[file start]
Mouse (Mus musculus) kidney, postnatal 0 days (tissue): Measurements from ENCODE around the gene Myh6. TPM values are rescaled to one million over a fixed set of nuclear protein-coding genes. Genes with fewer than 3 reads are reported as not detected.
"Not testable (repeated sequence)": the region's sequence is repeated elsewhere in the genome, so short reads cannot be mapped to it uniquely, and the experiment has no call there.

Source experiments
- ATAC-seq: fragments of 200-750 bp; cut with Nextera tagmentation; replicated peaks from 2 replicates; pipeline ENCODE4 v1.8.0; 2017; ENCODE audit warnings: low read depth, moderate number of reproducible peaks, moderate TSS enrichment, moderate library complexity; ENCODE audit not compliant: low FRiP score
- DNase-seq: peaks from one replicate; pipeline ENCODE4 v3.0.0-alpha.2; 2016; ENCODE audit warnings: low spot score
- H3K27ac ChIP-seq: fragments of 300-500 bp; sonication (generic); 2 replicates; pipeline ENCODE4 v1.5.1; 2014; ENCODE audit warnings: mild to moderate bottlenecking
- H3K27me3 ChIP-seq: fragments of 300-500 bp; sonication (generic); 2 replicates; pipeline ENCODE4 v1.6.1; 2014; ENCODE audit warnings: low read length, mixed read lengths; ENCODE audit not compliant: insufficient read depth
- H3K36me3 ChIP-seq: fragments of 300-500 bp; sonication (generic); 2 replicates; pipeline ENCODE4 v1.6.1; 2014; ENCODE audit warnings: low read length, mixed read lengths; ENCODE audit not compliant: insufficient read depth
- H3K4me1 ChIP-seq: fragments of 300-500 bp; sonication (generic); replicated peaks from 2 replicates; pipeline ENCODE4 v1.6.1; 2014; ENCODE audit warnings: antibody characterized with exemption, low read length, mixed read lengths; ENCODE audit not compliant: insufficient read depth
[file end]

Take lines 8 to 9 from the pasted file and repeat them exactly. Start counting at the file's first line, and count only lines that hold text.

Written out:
- H3K36me3 ChIP-seq: fragments of 300-500 bp; sonication (generic); 2 replicates; pipeline ENCODE4 v1.6.1; 2014; ENCODE audit warnings: low read length, mixed read lengths; ENCODE audit not compliant: insufficient read depth
- H3K4me1 ChIP-seq: fragments of 300-500 bp; sonication (generic); replicated peaks from 2 replicates; pipeline ENCODE4 v1.6.1; 2014; ENCODE audit warnings: antibody characterized with exemption, low read length, mixed read lengths; ENCODE audit not compliant: insufficient read depth